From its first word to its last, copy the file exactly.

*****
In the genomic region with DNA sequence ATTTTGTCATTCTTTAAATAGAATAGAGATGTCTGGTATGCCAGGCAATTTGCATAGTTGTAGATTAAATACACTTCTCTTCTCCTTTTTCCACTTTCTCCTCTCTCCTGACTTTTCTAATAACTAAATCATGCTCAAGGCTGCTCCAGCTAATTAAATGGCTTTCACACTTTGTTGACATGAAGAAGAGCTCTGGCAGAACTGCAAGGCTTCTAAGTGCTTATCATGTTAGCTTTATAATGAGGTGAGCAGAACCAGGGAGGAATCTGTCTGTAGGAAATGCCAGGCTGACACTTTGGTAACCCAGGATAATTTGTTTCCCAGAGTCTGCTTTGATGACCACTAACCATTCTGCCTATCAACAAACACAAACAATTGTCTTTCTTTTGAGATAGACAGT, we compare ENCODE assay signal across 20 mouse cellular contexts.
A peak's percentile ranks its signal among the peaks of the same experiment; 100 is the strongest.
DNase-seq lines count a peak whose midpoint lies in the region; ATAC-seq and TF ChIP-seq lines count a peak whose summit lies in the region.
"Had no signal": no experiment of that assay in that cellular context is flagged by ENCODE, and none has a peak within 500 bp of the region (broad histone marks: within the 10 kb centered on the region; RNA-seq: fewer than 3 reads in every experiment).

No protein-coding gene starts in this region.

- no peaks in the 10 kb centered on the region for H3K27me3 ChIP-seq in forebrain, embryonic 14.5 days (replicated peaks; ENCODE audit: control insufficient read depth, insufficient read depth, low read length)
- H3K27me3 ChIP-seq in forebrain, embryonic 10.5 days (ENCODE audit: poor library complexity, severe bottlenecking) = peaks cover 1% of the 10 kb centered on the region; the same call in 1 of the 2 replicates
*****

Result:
In the genomic region with DNA sequence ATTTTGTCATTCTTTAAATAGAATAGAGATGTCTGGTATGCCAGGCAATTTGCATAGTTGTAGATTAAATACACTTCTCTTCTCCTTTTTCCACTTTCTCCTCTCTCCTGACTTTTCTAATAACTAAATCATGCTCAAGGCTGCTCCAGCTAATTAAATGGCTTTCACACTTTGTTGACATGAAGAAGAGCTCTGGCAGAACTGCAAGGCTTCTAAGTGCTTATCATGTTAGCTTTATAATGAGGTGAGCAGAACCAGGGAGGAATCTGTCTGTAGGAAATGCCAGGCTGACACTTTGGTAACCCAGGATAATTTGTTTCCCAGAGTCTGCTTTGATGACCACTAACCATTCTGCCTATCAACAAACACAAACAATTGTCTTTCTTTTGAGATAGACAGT, we compare ENCODE assay signal across 20 mouse cellular contexts.
A peak's percentile ranks its signal among the peaks of the same experiment; 100 is the strongest.
DNase-seq lines count a peak whose midpoint lies in the region; ATAC-seq and TF ChIP-seq lines count a peak whose summit lies in the region.
"Had no signal": no experiment of that assay in that cellular context is flagged by ENCODE, and none has a peak within 500 bp of the region (broad histone marks: within the 10 kb centered on the region; RNA-seq: fewer than 3 reads in every experiment).

No protein-coding gene starts in this region.

- no peaks in the 10 kb centered on the region for H3K27me3 ChIP-seq in forebrain, embryonic 14.5 days (replicated peaks; ENCODE audit: control insufficient read depth, insufficient read depth, low read length)
- H3K27me3 ChIP-seq in forebrain, embryonic 10.5 days (ENCODE audit: poor library complexity, severe bottlenecking) = peaks cover 1% of the 10 kb centered on the region; the same call in 1 of the 2 replicates